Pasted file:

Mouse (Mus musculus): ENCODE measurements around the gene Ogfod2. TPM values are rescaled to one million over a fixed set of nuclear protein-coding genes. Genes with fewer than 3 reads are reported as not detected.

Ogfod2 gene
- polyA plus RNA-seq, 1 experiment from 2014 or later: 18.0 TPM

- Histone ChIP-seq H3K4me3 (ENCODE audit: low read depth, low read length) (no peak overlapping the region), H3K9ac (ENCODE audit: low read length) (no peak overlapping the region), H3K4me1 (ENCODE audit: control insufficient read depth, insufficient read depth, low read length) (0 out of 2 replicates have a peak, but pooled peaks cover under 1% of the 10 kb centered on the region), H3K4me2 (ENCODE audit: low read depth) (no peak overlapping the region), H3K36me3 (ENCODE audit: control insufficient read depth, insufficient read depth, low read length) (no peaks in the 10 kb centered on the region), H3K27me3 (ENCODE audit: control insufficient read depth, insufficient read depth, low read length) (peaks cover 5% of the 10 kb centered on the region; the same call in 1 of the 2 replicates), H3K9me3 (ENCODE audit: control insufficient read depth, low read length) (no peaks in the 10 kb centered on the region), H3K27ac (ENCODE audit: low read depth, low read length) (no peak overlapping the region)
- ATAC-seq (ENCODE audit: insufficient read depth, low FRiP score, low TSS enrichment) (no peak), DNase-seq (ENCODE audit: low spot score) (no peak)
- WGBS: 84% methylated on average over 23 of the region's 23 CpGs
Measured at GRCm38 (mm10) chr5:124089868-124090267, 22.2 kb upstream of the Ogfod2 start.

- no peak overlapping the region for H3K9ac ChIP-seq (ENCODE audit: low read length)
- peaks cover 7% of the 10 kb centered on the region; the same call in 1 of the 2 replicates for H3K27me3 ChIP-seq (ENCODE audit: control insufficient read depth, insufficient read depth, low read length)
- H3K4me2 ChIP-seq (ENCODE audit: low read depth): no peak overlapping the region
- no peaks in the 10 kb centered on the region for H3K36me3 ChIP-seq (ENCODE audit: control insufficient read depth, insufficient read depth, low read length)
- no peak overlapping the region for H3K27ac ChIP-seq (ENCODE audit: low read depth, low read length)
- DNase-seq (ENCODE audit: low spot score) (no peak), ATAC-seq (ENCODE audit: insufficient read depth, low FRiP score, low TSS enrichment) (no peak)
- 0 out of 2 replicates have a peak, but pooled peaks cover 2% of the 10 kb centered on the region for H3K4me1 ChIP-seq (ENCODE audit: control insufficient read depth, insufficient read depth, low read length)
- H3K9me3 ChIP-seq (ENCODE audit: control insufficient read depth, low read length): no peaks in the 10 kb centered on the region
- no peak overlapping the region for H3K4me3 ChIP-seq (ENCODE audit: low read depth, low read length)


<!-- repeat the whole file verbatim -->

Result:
Mouse (Mus musculus): ENCODE measurements around the gene Ogfod2. TPM values are rescaled to one million over a fixed set of nuclear protein-coding genes. Genes with fewer than 3 reads are reported as not detected.

Ogfod2 gene
- polyA plus RNA-seq, 1 experiment from 2014 or later: 18.0 TPM

- Histone ChIP-seq H3K4me3 (ENCODE audit: low read depth, low read length) (no peak overlapping the region), H3K9ac (ENCODE audit: low read length) (no peak overlapping the region), H3K4me1 (ENCODE audit: control insufficient read depth, insufficient read depth, low read length) (0 out of 2 replicates have a peak, but pooled peaks cover under 1% of the 10 kb centered on the region), H3K4me2 (ENCODE audit: low read depth) (no peak overlapping the region), H3K36me3 (ENCODE audit: control insufficient read depth, insufficient read depth, low read length) (no peaks in the 10 kb centered on the region), H3K27me3 (ENCODE audit: control insufficient read depth, insufficient read depth, low read length) (peaks cover 5% of the 10 kb centered on the region; the same call in 1 of the 2 replicates), H3K9me3 (ENCODE audit: control insufficient read depth, low read length) (no peaks in the 10 kb centered on the region), H3K27ac (ENCODE audit: low read depth, low read length) (no peak overlapping the region)
- ATAC-seq (ENCODE audit: insufficient read depth, low FRiP score, low TSS enrichment) (no peak), DNase-seq (ENCODE audit: low spot score) (no peak)
- WGBS: 84% methylated on average over 23 of the region's 23 CpGs
Measured at GRCm38 (mm10) chr5:124089868-124090267, 22.2 kb upstream of the Ogfod2 start.

- no peak overlapping the region for H3K9ac ChIP-seq (ENCODE audit: low read length)
- peaks cover 7% of the 10 kb centered on the region; the same call in 1 of the 2 replicates for H3K27me3 ChIP-seq (ENCODE audit: control insufficient read depth, insufficient read depth, low read length)
- H3K4me2 ChIP-seq (ENCODE audit: low read depth): no peak overlapping the region
- no peaks in the 10 kb centered on the region for H3K36me3 ChIP-seq (ENCODE audit: control insufficient read depth, insufficient read depth, low read length)
- no peak overlapping the region for H3K27ac ChIP-seq (ENCODE audit: low read depth, low read length)
- DNase-seq (ENCODE audit: low spot score) (no peak), ATAC-seq (ENCODE audit: insufficient read depth, low FRiP score, low TSS enrichment) (no peak)
- 0 out of 2 replicates have a peak, but pooled peaks cover 2% of the 10 kb centered on the region for H3K4me1 ChIP-seq (ENCODE audit: control insufficient read depth, insufficient read depth, low read length)
- H3K9me3 ChIP-seq (ENCODE audit: control insufficient read depth, low read length): no peaks in the 10 kb centered on the region
- no peak overlapping the region for H3K4me3 ChIP-seq (ENCODE audit: low read depth, low read length)